Seatbelts and car seats the focus of February’s Traffic Safety Spotlight: #MakeItClick
Regina, SK (Jan. 31, 2019) — Some things are easy to forget. The password to your computer, your aunt’s birthday, the name of the actor in that movie about that thing. But – even for the most absent-minded among us – it usually takes only a couple of reminders to make something “click.”
Except, it seems, when it comes to seatbelts. During 2018’s Traffic Safety Spotlights, police reported more than 4,700 offences for failing to wear a seatbelt or not using the appropriate car seat for kids. That’s why February’s Traffic Safety Spotlight is on seatbelts and car seats.
Police across Saskatchewan will be looking for people not wearing a seatbelt, wearing one improperly, or not having children properly secured in the vehicle.
Seatbelts have been the law in Saskatchewan for more than four decades, so the odds are pretty good that every single person who was handed a seatbelt ticket last year was already well aware they should have buckled up. So… why didn’t they? What’s it going to take to make it click?
“Whether it’s a conscious choice to not buckle up or it simply slipped your mind, travelling without a seatbelt has potentially deadly consequences,” said Penny McCune, Chief Operating Officer of the Auto Fund. “Wearing a seatbelt is the quickest, easiest way to substantially reduce your risk of death or injury in a crash.”
A National Highway Traffic Safety Administration study estimated you’re 17 times more likely to be ejected in a collision if you’re not wearing a seatbelt, and you’re more than twice as likely to die if ejected. Not only that, you put other occupants in the vehicle at risk if you are not secured in your seat in the event of an accident. So making that seatbelt click seems like a pretty good idea, doesn’t it?
Most people in Saskatchewan – more than 90 per cent according to most research – do wear seatbelts. The small number who don’t are highly overrepresented in traffic deaths. In 2017, 16 people were killed in vehicle collisions in Saskatchewan due to being improperly restrained or not buckled up at all. It was also a factor in 148 injuries on Saskatchewan roads.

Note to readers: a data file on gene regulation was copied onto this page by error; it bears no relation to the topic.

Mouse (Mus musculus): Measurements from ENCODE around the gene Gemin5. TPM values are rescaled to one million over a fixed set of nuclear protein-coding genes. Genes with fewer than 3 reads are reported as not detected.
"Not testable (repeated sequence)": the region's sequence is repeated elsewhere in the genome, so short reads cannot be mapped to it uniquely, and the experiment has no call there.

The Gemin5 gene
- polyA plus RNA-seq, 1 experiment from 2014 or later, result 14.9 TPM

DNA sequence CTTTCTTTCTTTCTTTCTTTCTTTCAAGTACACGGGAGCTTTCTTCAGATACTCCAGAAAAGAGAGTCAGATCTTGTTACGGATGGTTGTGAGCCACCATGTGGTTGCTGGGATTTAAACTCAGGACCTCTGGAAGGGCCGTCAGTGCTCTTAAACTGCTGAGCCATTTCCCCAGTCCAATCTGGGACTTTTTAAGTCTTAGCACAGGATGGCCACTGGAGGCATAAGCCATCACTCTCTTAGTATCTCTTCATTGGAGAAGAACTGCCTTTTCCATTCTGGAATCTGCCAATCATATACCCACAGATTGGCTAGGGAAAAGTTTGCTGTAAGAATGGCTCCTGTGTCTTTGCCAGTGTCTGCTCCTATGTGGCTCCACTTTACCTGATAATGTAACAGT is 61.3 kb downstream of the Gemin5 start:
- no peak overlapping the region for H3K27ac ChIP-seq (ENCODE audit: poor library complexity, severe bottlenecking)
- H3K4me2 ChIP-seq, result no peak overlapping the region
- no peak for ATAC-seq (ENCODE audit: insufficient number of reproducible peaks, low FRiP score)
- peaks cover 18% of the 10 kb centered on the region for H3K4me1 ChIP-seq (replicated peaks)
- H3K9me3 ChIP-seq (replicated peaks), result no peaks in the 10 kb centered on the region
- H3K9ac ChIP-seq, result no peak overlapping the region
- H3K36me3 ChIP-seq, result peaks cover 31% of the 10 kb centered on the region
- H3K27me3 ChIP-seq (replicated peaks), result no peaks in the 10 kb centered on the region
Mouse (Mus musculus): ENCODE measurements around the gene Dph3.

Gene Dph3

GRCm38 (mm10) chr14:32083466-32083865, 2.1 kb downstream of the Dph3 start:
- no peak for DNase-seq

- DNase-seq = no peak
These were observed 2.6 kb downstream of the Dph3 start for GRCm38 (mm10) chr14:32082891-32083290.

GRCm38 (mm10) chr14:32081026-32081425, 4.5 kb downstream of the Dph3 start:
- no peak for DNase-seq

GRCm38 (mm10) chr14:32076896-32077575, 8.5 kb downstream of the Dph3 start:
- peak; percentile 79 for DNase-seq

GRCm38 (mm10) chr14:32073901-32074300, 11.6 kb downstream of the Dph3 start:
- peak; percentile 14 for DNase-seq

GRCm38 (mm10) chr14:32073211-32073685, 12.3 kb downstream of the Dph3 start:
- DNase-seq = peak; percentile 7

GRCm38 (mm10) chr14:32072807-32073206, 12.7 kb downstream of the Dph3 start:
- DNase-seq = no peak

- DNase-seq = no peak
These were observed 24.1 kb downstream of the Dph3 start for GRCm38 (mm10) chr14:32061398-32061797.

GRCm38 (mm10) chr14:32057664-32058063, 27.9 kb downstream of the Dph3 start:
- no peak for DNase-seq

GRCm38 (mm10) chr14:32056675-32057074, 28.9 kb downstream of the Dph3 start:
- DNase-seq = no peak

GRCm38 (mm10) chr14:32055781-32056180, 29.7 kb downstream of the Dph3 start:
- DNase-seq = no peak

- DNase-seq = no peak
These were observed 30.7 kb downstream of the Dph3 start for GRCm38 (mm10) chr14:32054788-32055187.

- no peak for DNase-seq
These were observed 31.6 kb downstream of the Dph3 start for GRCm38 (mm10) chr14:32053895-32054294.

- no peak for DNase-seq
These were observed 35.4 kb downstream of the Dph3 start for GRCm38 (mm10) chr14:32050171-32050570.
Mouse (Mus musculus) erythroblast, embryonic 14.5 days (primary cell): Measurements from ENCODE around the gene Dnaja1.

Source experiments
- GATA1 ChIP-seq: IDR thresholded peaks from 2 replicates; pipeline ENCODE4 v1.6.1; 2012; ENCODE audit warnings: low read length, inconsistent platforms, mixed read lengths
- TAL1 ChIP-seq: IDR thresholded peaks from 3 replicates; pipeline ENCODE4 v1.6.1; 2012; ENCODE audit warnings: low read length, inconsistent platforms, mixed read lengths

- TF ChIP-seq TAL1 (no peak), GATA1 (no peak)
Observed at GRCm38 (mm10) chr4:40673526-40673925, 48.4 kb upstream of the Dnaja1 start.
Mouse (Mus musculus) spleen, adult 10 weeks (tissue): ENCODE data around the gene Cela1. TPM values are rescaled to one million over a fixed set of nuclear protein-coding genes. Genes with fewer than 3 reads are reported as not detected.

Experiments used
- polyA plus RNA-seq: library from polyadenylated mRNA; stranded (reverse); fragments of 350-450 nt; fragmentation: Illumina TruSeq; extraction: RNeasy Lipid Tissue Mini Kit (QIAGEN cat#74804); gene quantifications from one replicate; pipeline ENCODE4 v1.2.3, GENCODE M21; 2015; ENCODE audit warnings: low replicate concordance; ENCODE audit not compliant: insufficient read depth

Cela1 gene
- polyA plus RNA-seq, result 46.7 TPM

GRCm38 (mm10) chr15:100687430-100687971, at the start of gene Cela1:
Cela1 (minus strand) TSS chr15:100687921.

Not wearing a seatbelt or driving with a child improperly restrained results is a $175 ticket and also costs the recipient three points under the Safe Driver Recognition program.
Drivers are responsible for ensuring that all passengers under the age of 16 are buckled up, and can be ticketed for each unrestrained child in the vehicle. It’s estimated that half of all kids under the age of 8 in Saskatchewan aren’t properly restrained when they’re in a vehicle. Have a little one travelling with you? SGI sponsors car seat clinics across the province throughout the year where you can learn how to properly install the seat in your vehicle and ensure your child is in the appropriate seat for their size and age.
SGI recommends these tips to make it click and keep you and your loved ones safe:
- Always #MakeItClick before driving or riding in a vehicle.
- When you #BuckleUp, make sure the lap belt sits across your hips and the shoulder belt fits over the middle of your shoulder and across your chest (don’t reposition the shoulder belt behind you or under your arm).
- Don’t let children 12 or under sit in the front seat of a vehicle.
- Ensure your child is in the correct car seat. Visit an SGI car seat clinic or book an appointment with a car seat technician.
- Put blankets and coats over child seat straps – remember, the fit should be snug; you should be able to fit only one finger between the harness straps and the child’s chest.
“A Seatbelt Saved My Life”
As you saw above, the February Traffic Safety Spotlight is on occupant restraints – seatbelts and car seats. But this is more than just a news release: Josh Campbell of Regina believes he is alive today because of a seatbelt.
In December 2014, Josh was on an icy road south of Regina approaching Highway 1. He realized too late that he didn’t have enough time to slow down before the intersection, and was going to collide with an oncoming semi. Josh cranked his steering wheel to the left in an unsuccessful attempt to avoid the collision. The ensuing crash destroyed the front end of his Honda Fit, spun the vehicle around several times and left it several hundred feet away from the point of impact. (See the picture below for an idea of how messed up Josh’s car was.)
Josh believes he would have been ejected from the vehicle and killed if he wasn’t wearing his seatbelt. Despite the curtain airbag, his head struck the side window with enough force to smash it. Because he was wearing his seatbelt, he emerged with only a sprained ankle and some glass in his ear.
Saskatchewan Government Insurance (SGI) is the province’s self-sustaining auto insurance fund. SGI operates 21 claims centres and five salvage centres across Saskatchewan with a head office in Regina. SGI also works with a network of nearly 400 motor licence issuers across the province. Customers can now do some transactions online. For more information, visit www.sgicanada.ca.
Source: Saskatchewan Government InsuranceTags: driving habits, driving safety, SGI